The 26 solar panels are in addition to a native prairie meadow, beehives and a small fruit orchard
by First Presbyterian Church near Ely, Iowa | Special to Presbyterian News Service
First Presbyterian Church near Ely, Iowa, installed a solar array on Monday. The 26 panels will benefit the church for the next generation and beyond for the standard purpose of converting sunlight into electricity.
For a church congregation, though, the purpose expands beyond the basic science, and for First Presbyterian Church, solar energy is about ecological stewardship. Surrounded by great oak trees, a stream, field and meadows, the church is in the center of some of the most beautiful agrarian landscape of Iowa.
“The congregation has deep agricultural roots in Century Farms within the community,” southeast of Cedar Rapids, said the Rev. Dr. Julie Schuett, pastor of the church since 2009. “The timing of the solar project synched with the estate gift of a congregation member. Their experiences with solar installation were successful and they were driven to impact the church ministry and annual budget with this ongoing gift.”
The conversation about solar energy began after several church members installed their own panels at their homes and farms. In cooperation with a local hardware store and Alliant Energy, the project was funded in memory of a member of the church by her family.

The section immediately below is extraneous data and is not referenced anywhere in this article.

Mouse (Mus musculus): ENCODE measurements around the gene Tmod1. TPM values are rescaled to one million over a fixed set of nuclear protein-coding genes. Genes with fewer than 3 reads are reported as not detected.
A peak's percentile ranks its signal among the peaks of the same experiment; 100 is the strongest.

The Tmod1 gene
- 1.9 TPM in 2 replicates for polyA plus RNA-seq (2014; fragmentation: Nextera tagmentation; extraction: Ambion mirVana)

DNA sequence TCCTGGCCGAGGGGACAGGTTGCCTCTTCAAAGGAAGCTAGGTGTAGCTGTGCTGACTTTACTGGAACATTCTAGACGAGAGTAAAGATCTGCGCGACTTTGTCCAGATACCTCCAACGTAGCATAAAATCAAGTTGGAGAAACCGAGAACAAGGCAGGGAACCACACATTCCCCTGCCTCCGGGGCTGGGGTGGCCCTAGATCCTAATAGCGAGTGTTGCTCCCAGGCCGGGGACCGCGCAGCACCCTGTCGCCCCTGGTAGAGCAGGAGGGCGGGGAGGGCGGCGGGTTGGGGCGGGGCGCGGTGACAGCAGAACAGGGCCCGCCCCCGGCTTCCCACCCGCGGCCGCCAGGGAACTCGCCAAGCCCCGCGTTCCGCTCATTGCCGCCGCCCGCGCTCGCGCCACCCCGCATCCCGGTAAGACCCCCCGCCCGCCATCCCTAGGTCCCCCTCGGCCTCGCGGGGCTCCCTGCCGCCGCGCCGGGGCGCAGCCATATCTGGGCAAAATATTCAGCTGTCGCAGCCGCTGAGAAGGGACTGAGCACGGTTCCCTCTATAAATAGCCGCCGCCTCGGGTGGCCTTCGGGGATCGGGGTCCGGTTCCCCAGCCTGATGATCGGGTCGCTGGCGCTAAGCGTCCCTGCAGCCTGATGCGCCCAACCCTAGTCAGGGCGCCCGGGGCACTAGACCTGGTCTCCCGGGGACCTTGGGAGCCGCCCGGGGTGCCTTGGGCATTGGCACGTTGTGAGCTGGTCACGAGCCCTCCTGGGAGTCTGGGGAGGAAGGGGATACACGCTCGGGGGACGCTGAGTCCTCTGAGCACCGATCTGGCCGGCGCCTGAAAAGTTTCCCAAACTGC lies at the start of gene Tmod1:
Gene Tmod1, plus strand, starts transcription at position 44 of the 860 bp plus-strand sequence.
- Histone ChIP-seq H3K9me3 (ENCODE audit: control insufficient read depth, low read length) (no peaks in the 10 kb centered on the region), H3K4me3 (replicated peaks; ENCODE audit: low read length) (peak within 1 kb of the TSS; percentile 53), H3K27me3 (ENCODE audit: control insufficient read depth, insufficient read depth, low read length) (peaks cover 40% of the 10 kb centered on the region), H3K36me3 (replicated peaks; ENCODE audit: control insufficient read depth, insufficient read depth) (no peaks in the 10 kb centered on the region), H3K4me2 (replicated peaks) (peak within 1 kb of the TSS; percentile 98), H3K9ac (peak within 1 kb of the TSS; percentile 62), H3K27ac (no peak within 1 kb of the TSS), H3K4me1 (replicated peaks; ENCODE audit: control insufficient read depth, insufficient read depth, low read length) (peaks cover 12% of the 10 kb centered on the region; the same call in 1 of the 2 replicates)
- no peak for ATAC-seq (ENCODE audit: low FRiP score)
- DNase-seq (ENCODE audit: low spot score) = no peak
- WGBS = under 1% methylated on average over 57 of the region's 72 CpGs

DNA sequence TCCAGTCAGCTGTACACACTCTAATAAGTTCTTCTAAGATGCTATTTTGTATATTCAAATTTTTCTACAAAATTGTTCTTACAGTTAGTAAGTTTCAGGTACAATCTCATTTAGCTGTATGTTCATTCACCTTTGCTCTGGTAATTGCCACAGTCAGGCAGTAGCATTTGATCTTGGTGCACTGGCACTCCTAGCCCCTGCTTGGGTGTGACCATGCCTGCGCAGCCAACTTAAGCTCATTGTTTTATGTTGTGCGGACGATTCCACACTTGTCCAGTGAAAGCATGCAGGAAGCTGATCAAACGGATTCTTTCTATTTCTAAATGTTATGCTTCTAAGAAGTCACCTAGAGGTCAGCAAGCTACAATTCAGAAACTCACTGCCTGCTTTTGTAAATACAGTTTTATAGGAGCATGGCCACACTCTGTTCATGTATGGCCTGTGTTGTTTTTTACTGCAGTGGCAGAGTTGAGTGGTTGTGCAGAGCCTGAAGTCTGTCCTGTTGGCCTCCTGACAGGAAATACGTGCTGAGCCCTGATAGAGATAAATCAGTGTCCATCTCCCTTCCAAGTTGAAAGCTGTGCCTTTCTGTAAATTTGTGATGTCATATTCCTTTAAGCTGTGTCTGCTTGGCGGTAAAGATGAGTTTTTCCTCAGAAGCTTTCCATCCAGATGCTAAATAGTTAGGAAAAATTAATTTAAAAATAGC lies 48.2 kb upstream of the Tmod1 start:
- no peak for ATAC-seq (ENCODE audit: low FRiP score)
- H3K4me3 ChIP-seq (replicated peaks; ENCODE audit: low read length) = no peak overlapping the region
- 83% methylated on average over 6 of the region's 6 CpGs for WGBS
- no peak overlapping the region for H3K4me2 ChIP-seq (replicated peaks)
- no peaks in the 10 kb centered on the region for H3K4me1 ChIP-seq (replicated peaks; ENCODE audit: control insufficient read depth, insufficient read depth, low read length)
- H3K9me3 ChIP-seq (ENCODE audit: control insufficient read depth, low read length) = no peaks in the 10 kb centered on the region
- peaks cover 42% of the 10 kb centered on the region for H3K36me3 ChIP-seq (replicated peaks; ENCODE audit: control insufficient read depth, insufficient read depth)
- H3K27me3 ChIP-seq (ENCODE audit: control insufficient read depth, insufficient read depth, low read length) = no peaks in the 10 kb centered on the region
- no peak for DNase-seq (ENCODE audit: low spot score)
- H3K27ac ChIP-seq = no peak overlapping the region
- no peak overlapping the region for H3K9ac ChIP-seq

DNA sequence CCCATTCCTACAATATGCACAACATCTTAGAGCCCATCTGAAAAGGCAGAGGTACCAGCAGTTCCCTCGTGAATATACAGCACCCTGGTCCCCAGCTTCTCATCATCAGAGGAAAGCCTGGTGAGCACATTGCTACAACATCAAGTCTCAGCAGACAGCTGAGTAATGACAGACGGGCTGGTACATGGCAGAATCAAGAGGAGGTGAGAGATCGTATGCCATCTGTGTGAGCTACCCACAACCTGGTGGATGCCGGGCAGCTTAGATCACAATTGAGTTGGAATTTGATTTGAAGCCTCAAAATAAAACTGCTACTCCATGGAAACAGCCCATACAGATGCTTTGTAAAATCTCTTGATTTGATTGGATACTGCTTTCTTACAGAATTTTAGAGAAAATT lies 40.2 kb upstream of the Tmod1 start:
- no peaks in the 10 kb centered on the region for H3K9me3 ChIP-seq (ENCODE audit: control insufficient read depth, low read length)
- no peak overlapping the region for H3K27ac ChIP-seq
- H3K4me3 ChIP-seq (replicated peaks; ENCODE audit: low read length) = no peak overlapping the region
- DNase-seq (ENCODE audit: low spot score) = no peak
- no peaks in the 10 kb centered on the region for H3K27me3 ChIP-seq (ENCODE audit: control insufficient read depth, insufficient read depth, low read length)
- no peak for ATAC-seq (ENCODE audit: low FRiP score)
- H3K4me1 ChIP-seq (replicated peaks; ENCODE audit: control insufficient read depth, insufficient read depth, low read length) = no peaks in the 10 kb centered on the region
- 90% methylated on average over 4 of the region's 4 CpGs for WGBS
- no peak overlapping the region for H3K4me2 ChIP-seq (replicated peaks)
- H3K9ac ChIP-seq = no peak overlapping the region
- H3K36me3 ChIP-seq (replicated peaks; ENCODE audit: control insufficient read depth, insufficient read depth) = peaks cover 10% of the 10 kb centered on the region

The congregation has deep Czech roots, Schuett explained. It was founded by five Czech families who emigrated to Iowa. The church was an independent congregation, which called the church the First Bohemian and Moravian Brethren Church when it began in 1868. Ninety years later, the congregation voted to join the Presbyterian denomination.
First Presbyterian Church near Ely conscientiously strives to build good practices concerning its agricultural and conservation land, Schuett said. Church members and friends have established a native prairie meadow and hosted beehives and is planting an orchard consisting of 15 fruit trees. Members and friends also monitor water usage and erosion into South Hoosier Creek.
Established two years ago, the prairie meadow is run in cooperation with Pheasants Forever, an organization that works to preserve land for wild birds and grassland animals.
“I often refer to agricultural references and themes in the Scriptures,” Schuett said. “Much of Jesus’ teaching and ministry occurred in the countryside. A great number of his parables and illustrations speak to the agrarian community.”
“During coffee hour,” Schuett added, “common topics of conversation concern the weather and the crops.”
“This congregation actively works for meaningful and responsible environmental use of church property,” Schuett said. “It is uniquely positioned as a thriving rural church.”
You may freely reuse and distribute this article in its entirety for non-commercial purposes in any medium. Please include author attribution, photography credits, and a link to the original article. This work is licensed under a Creative Commons Attribution-NonCommercial-NoDeratives 4.0 International License.
Tags: alliant energy, beehives, century farms, ecological stewardship, First Bohemian and Moravian Brethren Church, first presbyterian church near ely, fruit orchard, native prairie meadow, pheasants forever, rev. dr. julie schuett, solar energy
Tags: church near ely, church near ely iowa, church near ely iowa installed, courtesy of first presbyterian, courtesy of first presbyterian church, ely iowa installed, first presbyterian, first presbyterian church, first presbyterian church near ely, meadow and hosted beehives, members and friends, native prairie meadow, native prairie meadow and hosted, photo courtesy of first presbyterian, prairie meadow and hosted, prairie meadow and hosted beehives, presbyterian church, presbyterian church near ely, presbyterian church near ely iowa, southeast of cedar rapids
Ministries: Environmental Issues